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Title: Duality of the Interfacial Thermal Conductance in Graphene-based Nanocomposites

The thermal conductance of graphene-matrix interfaces plays a key role in controlling the thermal transport properties of graphene-based nanocomposites. Using classical molecular dynamics simulations, we found that the interfacial thermal conductance depends strongly on the mode of heat transfer at the graphene-matrix interfaces: if heat enters graphene from one side of its basal plane and immediately leaves the graphene through the other side, the corresponding interfacial thermal conductance, G(across), is large; if heat enters graphene from both sides of its basal plane and leaves the graphene at a position far away on its basal plane, the corresponding interfacial thermal conductance, G(non-across), is small. For a single-layer graphene immersed in liquid octane, G(across) is ~150 MW/m2K while Gnon-across is ~5 MW/m2K. G(across) decreases with increasing multi-layer graphene thickness (i.e., number of layers in graphene) and approaches an asymptotic value of 100 MW/m2K for 7-layer graphenes. G(non-across) increases only marginally as the graphene sheet thickness increases. Such a duality of the interface thermal conductance for different probing methods and its dependence on graphene sheet thickness can be traced ultimately to the unique physical and chemical structure of graphene materials. The ramifications of these results in areas such as experimental measurement of thermalmore » conductivity of graphene and the design of graphene-based thermal nanocomposites are discussed.« less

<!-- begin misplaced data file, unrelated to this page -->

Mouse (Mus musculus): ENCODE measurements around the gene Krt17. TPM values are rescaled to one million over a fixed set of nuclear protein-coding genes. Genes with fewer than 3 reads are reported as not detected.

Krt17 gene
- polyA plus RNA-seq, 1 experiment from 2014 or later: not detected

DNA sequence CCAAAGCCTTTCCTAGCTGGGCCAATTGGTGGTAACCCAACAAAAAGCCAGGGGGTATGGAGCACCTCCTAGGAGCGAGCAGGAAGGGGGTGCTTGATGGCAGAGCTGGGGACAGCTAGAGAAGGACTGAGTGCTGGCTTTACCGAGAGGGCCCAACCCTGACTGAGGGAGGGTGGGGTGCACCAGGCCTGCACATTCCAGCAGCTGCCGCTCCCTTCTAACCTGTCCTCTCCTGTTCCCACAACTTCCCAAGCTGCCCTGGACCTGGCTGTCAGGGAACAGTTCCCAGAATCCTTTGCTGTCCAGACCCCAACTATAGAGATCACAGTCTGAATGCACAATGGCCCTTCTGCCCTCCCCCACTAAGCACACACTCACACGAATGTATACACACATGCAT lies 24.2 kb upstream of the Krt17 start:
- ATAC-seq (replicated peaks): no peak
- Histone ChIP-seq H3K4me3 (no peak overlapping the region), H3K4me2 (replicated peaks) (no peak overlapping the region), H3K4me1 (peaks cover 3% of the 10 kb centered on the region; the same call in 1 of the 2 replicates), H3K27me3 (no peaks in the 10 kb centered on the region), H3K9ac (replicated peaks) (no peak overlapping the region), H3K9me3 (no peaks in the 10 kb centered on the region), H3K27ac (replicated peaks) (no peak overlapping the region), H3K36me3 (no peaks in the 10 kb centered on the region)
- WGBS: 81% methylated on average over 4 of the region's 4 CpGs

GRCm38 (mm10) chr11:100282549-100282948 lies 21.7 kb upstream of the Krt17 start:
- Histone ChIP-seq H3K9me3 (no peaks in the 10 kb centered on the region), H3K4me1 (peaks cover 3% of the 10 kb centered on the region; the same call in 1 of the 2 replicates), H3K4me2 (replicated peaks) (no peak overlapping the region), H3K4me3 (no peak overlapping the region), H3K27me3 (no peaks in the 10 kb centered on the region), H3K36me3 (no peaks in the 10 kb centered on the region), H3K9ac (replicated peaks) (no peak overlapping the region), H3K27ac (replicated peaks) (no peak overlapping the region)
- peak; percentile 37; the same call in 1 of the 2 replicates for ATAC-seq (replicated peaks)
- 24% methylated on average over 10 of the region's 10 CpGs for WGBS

[1] ;  [2] ;  [3] ;  [2] ;  [1]
  1. Clemson University
  2. ORNL
  3. University of Maryland
Publication Date:
OSTI Identifier:
DOE Contract Number:
Resource Type:
Journal Article
Resource Relation:
Journal Name: Carbon; Journal Volume: TBD
Research Org:
Oak Ridge National Laboratory (ORNL); Center for Nanophase Materials Sciences (CNMS); Oak Ridge Leadership Computing Facility (OLCF)
Sponsoring Org:
SC USDOE - Office of Science (SC)
Country of Publication:
United States